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Help with British regiment marking


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Hi guys, this marking - LT 34 REG 51 - is found on a British 19th century gun... musket... something like that... /it is marked Tower 1848 on the mechanism/.

So, can you please tell me the meaning of this marking, which is that regiment, etc.... Thank you very much in advance!

Edited by Theodor
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Thank you very much, Leigh!! :cheers: A few letters, but giving lots of history to the gun!

Though still do not know what exactly it is - a late model "Brown Bess", an early Enfield or what... The WW2 guns are much easier to identify :cheers:

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Thank you very much, Leigh!! :cheers: A few letters, but giving lots of history to the gun!

Though still do not know what exactly it is - a late model "Brown Bess", an early Enfield or what... The WW2 guns are much easier to identify :cheers:

Theodor

What you have there is an Pattern 1842 Musket, the last issue produced by the British Army before switching to the Snider-Enfield (a conversion of the old Brown Besses to breechloaders).

The 1842 was widely used throughout the Empire and imported by both sides in the US Civil War. It was, as I say, the intermediate step between flintlock muzzle-loader and breech-loading percussion. The "Tower" marking means the lock was made at the Tower of London armouries or another government armoury.

(Often, stocks and barrels were married to locks by civilians contractors, many of whom clustered arond the Tower. Hence the expression "lock, stock and barrel", meaning "the whole thing")

Ther is one of these on sale on a US site for $600.00US, semmingly in about the same condition as yours.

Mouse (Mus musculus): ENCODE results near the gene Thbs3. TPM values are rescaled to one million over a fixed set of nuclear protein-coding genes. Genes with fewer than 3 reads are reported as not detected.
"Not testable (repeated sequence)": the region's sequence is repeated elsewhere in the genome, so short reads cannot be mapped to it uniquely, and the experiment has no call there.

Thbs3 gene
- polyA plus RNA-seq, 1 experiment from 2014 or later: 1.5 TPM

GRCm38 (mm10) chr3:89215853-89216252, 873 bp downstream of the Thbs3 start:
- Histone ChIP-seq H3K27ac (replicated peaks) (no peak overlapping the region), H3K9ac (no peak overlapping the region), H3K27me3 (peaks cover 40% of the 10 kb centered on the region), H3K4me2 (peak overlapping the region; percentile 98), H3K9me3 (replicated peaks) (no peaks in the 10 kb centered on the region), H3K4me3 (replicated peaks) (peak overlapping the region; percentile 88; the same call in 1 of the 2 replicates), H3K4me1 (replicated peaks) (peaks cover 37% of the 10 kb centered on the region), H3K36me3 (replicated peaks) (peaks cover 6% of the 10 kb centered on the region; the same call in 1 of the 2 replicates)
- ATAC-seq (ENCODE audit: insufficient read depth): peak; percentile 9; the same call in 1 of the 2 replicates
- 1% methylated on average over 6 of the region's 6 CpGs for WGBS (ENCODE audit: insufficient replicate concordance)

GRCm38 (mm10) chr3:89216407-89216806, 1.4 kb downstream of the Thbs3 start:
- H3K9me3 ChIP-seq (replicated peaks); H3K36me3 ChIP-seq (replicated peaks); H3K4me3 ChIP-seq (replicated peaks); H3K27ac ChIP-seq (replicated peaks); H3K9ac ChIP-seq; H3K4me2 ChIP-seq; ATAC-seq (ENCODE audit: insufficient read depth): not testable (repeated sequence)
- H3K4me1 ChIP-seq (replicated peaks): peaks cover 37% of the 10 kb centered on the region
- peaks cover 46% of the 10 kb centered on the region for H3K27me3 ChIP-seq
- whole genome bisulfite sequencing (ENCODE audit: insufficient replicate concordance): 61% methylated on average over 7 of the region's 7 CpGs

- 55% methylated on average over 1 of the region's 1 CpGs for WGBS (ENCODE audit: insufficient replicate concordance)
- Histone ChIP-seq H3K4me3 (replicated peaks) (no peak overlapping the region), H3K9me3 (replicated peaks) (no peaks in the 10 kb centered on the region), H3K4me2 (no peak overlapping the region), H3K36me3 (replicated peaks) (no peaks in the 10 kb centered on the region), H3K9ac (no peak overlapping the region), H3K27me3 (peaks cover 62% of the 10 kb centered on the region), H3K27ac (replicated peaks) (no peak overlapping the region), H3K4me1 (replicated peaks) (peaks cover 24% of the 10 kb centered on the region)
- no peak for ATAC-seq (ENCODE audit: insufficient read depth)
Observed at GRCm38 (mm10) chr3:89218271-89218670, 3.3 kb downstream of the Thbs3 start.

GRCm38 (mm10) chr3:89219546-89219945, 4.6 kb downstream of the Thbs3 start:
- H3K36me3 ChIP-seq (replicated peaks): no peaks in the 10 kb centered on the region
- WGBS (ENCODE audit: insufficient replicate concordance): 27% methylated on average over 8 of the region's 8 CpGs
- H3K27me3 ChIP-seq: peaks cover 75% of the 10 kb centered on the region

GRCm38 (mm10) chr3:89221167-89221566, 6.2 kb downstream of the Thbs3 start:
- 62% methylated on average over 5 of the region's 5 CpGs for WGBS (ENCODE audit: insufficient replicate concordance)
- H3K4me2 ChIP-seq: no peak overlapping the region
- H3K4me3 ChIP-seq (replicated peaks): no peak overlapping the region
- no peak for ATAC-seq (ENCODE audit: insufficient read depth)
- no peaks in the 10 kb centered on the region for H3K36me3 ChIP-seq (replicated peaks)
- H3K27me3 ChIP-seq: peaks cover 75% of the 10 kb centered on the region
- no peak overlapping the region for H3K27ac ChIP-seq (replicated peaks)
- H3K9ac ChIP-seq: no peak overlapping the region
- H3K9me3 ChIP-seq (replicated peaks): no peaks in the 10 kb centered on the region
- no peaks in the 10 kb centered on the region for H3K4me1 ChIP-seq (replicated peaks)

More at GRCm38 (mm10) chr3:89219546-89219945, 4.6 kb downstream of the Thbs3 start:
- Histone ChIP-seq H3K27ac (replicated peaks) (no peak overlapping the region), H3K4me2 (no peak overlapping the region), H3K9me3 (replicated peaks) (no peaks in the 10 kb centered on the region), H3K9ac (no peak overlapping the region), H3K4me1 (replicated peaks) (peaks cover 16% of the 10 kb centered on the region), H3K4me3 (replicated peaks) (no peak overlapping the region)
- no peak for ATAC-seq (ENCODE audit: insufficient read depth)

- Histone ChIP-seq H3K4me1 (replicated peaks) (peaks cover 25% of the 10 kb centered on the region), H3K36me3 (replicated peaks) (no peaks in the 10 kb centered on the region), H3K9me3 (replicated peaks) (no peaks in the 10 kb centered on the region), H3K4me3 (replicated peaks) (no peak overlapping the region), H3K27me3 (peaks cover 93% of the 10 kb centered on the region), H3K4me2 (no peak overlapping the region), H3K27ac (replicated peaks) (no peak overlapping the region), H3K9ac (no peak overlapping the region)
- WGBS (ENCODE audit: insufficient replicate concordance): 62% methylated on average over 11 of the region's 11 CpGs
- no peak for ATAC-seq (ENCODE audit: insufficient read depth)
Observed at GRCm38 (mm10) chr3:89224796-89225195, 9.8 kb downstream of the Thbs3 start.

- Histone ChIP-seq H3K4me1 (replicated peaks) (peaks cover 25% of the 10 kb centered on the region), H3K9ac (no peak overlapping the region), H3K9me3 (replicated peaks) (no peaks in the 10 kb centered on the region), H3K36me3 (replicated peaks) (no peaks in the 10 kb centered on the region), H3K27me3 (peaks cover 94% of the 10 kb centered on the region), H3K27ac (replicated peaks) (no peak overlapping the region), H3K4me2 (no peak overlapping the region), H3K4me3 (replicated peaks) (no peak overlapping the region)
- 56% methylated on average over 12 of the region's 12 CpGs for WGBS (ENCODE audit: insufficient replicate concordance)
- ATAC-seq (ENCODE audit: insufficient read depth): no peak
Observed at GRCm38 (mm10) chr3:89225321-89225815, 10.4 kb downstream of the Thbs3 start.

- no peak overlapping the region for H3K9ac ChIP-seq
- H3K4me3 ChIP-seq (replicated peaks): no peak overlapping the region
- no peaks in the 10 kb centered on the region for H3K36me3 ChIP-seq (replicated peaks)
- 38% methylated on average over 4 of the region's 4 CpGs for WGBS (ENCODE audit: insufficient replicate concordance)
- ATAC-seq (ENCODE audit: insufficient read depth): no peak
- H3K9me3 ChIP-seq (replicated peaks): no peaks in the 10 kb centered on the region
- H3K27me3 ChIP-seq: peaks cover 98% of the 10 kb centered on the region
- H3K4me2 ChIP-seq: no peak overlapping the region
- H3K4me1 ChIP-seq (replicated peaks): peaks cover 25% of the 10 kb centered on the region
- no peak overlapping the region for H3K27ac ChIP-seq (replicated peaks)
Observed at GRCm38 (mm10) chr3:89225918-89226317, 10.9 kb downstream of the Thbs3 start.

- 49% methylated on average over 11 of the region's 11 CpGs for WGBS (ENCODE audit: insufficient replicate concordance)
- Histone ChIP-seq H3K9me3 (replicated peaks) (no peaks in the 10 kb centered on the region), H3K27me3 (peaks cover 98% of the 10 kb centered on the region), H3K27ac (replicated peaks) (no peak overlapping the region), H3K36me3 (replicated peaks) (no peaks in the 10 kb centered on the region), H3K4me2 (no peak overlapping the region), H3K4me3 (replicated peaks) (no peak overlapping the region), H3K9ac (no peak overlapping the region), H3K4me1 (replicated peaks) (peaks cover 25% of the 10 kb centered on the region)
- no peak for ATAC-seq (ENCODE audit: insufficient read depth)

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Thank you veru much, Peter! The bayo hook is missing, there is a place for it on the bronze part near the end of the barrel, but no hook. I think it is not that difficult to make, though... work for the summer :)

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Although I never managed to own one, I always liked the Snider-Enfield! (I got a Martini Henry instead, the first "real" breechloader, as opposed to conversion.)

One of Rudyard Kipling's "Soldiers Three" said that loading his Snider was "as easy as feeding a monkey nuts", and as a long time muzzleloader owner (I have and fire a Brown Bess), the phrase sticks in my head!

The Snider's eventually went almost everywhere on the globe, I believe, along with thousands of Brown Besses: poorer armies like the Sultan's, as trade guns to Africa and anywhere that black powder was available. Sniders will chamber a 12 gauge shotgun shell, or so I've been told on good authority, so apparently were popular with Canadian natives as cheap cheap hunting guns.

Hang onto that Pattern '42, Theodor, it's a very nice piece!

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